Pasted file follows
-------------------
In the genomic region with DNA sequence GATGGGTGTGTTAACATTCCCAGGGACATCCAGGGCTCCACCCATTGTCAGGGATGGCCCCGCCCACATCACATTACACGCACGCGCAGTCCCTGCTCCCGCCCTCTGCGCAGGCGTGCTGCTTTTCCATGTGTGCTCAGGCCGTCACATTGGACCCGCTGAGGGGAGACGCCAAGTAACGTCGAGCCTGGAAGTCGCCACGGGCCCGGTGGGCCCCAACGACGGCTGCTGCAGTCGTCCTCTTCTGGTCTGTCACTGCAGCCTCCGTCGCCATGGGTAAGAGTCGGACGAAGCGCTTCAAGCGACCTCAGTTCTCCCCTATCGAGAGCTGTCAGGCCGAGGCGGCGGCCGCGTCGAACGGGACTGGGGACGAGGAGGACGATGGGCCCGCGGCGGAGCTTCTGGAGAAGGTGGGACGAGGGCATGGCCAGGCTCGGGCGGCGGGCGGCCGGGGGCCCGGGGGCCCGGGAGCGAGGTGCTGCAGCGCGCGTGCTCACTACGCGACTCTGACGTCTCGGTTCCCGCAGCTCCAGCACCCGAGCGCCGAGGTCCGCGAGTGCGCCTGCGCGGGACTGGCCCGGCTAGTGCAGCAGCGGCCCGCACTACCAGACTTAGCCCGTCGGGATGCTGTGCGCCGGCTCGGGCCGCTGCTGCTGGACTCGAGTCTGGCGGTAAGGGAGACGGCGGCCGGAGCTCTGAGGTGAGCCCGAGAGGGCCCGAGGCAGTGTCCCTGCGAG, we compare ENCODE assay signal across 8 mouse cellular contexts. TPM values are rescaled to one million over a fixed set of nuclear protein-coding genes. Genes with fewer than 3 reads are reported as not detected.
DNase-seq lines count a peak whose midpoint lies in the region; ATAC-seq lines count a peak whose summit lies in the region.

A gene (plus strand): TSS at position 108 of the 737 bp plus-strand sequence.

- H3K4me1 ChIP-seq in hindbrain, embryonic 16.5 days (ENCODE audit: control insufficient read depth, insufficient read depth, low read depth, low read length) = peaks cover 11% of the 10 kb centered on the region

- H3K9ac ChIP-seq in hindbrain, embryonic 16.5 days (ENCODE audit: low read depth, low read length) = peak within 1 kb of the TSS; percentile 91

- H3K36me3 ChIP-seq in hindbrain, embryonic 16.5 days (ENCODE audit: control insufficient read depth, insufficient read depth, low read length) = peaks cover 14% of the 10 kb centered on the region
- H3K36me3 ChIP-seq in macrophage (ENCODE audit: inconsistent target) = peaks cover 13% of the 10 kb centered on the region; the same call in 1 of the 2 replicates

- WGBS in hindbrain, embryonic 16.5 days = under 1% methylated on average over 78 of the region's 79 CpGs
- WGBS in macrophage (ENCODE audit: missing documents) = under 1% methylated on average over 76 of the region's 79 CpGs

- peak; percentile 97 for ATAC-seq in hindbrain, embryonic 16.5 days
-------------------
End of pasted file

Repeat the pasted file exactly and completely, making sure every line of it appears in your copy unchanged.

In the genomic region with DNA sequence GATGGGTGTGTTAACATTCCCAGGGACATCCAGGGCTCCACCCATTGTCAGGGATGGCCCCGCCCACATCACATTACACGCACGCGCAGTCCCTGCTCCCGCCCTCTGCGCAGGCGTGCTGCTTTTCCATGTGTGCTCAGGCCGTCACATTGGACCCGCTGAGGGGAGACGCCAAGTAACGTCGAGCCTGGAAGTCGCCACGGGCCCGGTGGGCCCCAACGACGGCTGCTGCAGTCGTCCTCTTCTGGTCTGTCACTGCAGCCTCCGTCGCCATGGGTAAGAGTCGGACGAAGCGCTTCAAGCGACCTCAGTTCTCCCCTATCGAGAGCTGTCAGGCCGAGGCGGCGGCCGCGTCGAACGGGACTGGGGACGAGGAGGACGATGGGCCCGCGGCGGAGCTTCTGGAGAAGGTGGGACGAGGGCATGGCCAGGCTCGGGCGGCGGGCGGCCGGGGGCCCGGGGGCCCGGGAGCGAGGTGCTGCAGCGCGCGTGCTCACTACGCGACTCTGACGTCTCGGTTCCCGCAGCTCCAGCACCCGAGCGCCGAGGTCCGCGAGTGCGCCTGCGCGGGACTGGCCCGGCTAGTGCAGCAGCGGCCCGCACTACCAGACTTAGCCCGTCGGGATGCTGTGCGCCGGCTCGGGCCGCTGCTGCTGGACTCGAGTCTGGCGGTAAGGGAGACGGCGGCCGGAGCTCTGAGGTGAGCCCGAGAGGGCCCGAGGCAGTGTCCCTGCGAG, we compare ENCODE assay signal across 8 mouse cellular contexts. TPM values are rescaled to one million over a fixed set of nuclear protein-coding genes. Genes with fewer than 3 reads are reported as not detected.
DNase-seq lines count a peak whose midpoint lies in the region; ATAC-seq lines count a peak whose summit lies in the region.

A gene (plus strand): TSS at position 108 of the 737 bp plus-strand sequence.

- H3K4me1 ChIP-seq in hindbrain, embryonic 16.5 days (ENCODE audit: control insufficient read depth, insufficient read depth, low read depth, low read length) = peaks cover 11% of the 10 kb centered on the region

- H3K9ac ChIP-seq in hindbrain, embryonic 16.5 days (ENCODE audit: low read depth, low read length) = peak within 1 kb of the TSS; percentile 91

- H3K36me3 ChIP-seq in hindbrain, embryonic 16.5 days (ENCODE audit: control insufficient read depth, insufficient read depth, low read length) = peaks cover 14% of the 10 kb centered on the region
- H3K36me3 ChIP-seq in macrophage (ENCODE audit: inconsistent target) = peaks cover 13% of the 10 kb centered on the region; the same call in 1 of the 2 replicates

- WGBS in hindbrain, embryonic 16.5 days = under 1% methylated on average over 78 of the region's 79 CpGs
- WGBS in macrophage (ENCODE audit: missing documents) = under 1% methylated on average over 76 of the region's 79 CpGs

- peak; percentile 97 for ATAC-seq in hindbrain, embryonic 16.5 days